And in the interests of having it both ways, Hasbro has left the toys themselves virtually unchanged.
Mark Simone says that if anything can kill the Far Left Crazy, it’ll be this absurd fetish of being mortally offended by totally trivial and silly things… like the “gender” of Mr./Mrs./Ms./Fhz. Potato Head. If that’s what gets you cranking, there’s obviously something wrong with you and no one should listen to you anymore.
The whole Woke Idol being cast down, in the end, by Mr. Potato Head…
Dept. of Meaningful Coincidences: In trying to paste this link, the lead paragraph came up three times. Three! That can only mean it’s super-important. Heaven knows what would’ve happened if I’d just given up on the whole thing and gone back to bed.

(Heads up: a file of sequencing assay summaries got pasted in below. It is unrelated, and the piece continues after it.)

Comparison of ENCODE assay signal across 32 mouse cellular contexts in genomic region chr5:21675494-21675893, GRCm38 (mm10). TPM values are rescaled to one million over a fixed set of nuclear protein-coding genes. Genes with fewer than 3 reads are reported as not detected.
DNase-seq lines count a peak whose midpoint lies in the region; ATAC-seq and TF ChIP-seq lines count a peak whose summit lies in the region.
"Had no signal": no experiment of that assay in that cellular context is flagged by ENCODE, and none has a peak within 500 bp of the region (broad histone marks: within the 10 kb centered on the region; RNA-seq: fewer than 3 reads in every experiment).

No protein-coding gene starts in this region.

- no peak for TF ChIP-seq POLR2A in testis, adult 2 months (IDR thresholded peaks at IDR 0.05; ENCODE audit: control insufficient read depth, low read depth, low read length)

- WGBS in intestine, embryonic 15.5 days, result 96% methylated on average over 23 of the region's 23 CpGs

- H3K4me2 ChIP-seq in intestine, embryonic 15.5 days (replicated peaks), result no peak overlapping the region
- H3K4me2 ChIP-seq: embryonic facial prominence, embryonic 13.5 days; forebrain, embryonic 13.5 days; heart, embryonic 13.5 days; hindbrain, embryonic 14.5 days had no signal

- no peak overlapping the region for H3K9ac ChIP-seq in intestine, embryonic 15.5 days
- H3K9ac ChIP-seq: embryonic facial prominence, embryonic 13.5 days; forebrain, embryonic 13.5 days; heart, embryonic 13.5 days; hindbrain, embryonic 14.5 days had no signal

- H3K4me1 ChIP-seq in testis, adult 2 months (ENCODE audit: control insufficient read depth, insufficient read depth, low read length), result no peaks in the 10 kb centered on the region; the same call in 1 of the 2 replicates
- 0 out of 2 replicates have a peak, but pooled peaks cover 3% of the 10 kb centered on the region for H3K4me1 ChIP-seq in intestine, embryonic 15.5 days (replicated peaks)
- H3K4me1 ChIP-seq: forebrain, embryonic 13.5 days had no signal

I never saw Peter Gunn because it was 1958, I was nine years old, and my folks sent me to bed well before the show came on. But the sounds of television used to filter up the stairs to my bedroom, and there was just no way I was going to sleep through Henry Mancini’s Peter Gunn theme music. If this was not one of the all-time great TV themes, I don’t know what was.
I was usually still awake anyway, reading Uncle Scrooge, Mickey Mouse, and Archie comics by flashlight–and the light went kind of orangey as the battery ran down. Not good for my eyes.
I heard a lot of great theme music in those days. And Mancini was the greatest of them all.
On the radio yesterday, Sean Hanity was talking about this weird mutant from Pennsylvania–a man who insists he’s a woman, when he isn’t–who’s been nominated to be the No. 2 weirdo in the Biden administration’s health department.